I really enjoyed the Quick Reads range: these were relatively short stories designed to get people reading, and to give novel-readers a break from something lengthy.
Unbelievably, it’s been over 10 years since the first Doctor Who one – I Am A Dalek by Gareth Roberts – was released – and three since the last! That was February 2013’s The Silurian Gift, one of only two Eleventh Doctor stories for the range (the other being the excellent Magic of the Angels, co-starring Amy and Rory). The series didn’t bother with creating new monsters, instead relying solely on the draw of Cybermen, Judoon, Sonatarans, and Krillitane; with Homo Reptilia having made its return in 2010 and being an ongoing presence, thanks to Madame Vastra, throughout Matt Smith’s tenure, the Silurians were a natural fit for the Quick Reads.
Amid a sea of returning foes, The Silurian Gift fares wonderfully well.
It naturally feels like a sequel to Warriors of the Deep, but also has hints of The Tenth Planet, Inferno, and Planet of the Ood – and not just because of the icy climes the Doctor finds himself in (a good contrast to the fairly lush environments or cityscapes of the other Quick Reads). As a Silurian tale, there’s a moral dilemma sitting at its heart and genuinely feels like a Malcolm Hulke-penned book. This isn’t just because it stars his most famous creation – sans that lovely third eye – but also as it reflects the concerns of this generation.
We all know there’s a fuel crisis, and The Silurian Gift revolves around the Fire Ice, a miraculous new power source, originally stored by the former inhabitants of the planet. It adds weight to Eldane’s argument in The Hungry Earth/ Cold Blood (2010) that in return for space on the Earth, the Silurians can give humanity technology beyond our wildest dreams.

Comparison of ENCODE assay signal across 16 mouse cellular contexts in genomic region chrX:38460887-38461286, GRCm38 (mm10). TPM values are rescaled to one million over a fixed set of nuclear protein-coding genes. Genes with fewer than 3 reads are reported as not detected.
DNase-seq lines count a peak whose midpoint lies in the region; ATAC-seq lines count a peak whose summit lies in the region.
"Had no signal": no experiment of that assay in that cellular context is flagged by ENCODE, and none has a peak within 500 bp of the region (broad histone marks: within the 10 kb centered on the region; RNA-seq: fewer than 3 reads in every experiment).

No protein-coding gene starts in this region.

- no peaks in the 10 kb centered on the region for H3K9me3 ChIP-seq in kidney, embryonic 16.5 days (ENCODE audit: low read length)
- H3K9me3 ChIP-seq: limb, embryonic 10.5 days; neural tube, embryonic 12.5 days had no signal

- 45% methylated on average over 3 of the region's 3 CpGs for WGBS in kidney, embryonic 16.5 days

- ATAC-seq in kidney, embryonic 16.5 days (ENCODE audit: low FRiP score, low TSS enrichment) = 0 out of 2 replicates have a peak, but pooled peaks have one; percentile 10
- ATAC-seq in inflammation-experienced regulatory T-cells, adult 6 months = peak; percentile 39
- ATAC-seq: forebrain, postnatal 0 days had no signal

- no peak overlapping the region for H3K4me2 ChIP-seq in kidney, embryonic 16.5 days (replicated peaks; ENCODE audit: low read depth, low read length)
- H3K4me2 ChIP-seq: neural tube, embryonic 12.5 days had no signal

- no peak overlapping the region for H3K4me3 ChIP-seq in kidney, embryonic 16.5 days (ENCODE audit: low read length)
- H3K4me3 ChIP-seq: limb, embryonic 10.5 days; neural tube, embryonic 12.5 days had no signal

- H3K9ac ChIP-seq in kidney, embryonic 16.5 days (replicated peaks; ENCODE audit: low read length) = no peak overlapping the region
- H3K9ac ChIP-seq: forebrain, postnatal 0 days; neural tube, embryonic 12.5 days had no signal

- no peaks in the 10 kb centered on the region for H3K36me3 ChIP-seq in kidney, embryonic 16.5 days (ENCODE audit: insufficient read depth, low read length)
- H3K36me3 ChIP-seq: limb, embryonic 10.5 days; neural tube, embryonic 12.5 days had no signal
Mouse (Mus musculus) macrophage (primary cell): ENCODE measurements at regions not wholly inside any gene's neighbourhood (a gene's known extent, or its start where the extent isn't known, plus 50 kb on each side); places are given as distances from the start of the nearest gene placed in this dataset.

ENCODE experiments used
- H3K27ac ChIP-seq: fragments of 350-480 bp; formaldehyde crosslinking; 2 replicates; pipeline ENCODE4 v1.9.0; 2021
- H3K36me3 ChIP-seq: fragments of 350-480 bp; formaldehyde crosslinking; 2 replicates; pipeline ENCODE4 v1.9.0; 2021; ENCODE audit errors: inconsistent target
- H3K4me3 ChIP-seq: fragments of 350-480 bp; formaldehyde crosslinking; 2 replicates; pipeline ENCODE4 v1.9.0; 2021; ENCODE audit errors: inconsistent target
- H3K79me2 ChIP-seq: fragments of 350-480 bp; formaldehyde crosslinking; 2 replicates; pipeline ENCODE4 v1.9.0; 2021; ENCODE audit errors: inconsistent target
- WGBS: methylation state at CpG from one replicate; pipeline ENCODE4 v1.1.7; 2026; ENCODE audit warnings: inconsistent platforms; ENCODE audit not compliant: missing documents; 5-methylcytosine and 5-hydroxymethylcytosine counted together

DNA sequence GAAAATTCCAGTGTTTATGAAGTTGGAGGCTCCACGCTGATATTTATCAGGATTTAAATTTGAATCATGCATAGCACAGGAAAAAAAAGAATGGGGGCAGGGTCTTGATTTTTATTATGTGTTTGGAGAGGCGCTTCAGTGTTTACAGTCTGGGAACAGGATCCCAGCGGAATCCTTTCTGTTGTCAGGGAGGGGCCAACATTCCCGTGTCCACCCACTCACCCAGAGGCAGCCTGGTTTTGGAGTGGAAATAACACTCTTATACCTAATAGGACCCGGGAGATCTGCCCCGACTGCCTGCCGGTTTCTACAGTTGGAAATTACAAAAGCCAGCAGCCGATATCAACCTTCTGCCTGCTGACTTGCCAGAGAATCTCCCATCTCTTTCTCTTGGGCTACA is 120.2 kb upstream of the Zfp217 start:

Writer, Mike Tucker, packs in a lot of narrative; it helps that the pace is fast, the prose very enjoyable and grabbing, and the characters all well realised. He’s got the Doctor down to a tee. Lizzie is, in some ways, a traditional would-be companion, but offers something pleasingly different from the Time Lord’s recent batch of friends. There are hints of Ace in there, certainly, but she doesn’t spend enough time with the Doctor to actually feel there’s a genuine connection.
The big news, however, is that the Myrkas are back!
Who groaned? The race of cybernetically-altered wee beasties may not have been realised fully in their sole TV outing, but the idea works. Tucker uses them fleetingly but well nonetheless. It’s great that their part in the Silurian-Sea Devils mythos isn’t ignored. After reading The Silurian Gift, I genuinely feel they could make a solid reappearance in modern Who. That’s an achievement in itself!
(Of course, if you want a bit more Myrka action, you should check out The Scales of Injustice, reprinted in 2014 as part of BBC Books’ “Monster Collection,” and originally published in 1996.)
The book still manages to deliver a surprise or two, even if it’s a short burst of Doctor Who to fill the gap between series, or cater for anyone pining for the Eleventh Doctor.
Yes, it’s a Quick Read. Yes, you can read it within an hour or two. But it’s without doubt one of the strongest Doctor Who books in the Quick Reads range.